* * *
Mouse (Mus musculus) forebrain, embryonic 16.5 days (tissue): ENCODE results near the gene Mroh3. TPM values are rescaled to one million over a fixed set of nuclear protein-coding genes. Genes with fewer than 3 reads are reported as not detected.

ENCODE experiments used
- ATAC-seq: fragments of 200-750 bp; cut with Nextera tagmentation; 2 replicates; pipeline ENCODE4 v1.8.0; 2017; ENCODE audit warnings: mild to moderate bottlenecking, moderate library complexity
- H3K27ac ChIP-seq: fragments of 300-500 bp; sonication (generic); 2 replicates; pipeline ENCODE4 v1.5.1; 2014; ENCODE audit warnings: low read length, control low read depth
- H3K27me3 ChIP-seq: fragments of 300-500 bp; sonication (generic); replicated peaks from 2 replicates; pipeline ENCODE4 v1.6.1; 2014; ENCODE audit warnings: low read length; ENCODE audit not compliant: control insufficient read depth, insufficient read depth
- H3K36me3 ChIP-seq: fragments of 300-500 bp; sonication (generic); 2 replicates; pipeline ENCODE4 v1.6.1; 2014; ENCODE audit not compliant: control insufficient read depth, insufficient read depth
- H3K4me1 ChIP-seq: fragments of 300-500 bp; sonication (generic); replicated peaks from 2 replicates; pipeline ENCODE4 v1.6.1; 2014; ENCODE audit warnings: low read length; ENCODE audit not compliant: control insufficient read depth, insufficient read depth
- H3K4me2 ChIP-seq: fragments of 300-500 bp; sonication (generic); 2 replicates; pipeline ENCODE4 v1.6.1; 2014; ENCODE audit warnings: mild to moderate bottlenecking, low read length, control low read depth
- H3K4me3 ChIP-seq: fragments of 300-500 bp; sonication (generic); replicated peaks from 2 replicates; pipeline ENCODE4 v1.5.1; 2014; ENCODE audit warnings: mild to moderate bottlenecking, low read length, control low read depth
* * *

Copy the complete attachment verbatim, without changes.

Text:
Mouse (Mus musculus) forebrain, embryonic 16.5 days (tissue): ENCODE results near the gene Mroh3. TPM values are rescaled to one million over a fixed set of nuclear protein-coding genes. Genes with fewer than 3 reads are reported as not detected.

ENCODE experiments used
- ATAC-seq: fragments of 200-750 bp; cut with Nextera tagmentation; 2 replicates; pipeline ENCODE4 v1.8.0; 2017; ENCODE audit warnings: mild to moderate bottlenecking, moderate library complexity
- H3K27ac ChIP-seq: fragments of 300-500 bp; sonication (generic); 2 replicates; pipeline ENCODE4 v1.5.1; 2014; ENCODE audit warnings: low read length, control low read depth
- H3K27me3 ChIP-seq: fragments of 300-500 bp; sonication (generic); replicated peaks from 2 replicates; pipeline ENCODE4 v1.6.1; 2014; ENCODE audit warnings: low read length; ENCODE audit not compliant: control insufficient read depth, insufficient read depth
- H3K36me3 ChIP-seq: fragments of 300-500 bp; sonication (generic); 2 replicates; pipeline ENCODE4 v1.6.1; 2014; ENCODE audit not compliant: control insufficient read depth, insufficient read depth
- H3K4me1 ChIP-seq: fragments of 300-500 bp; sonication (generic); replicated peaks from 2 replicates; pipeline ENCODE4 v1.6.1; 2014; ENCODE audit warnings: low read length; ENCODE audit not compliant: control insufficient read depth, insufficient read depth
- H3K4me2 ChIP-seq: fragments of 300-500 bp; sonication (generic); 2 replicates; pipeline ENCODE4 v1.6.1; 2014; ENCODE audit warnings: mild to moderate bottlenecking, low read length, control low read depth
- H3K4me3 ChIP-seq: fragments of 300-500 bp; sonication (generic); replicated peaks from 2 replicates; pipeline ENCODE4 v1.5.1; 2014; ENCODE audit warnings: mild to moderate bottlenecking, low read length, control low read depth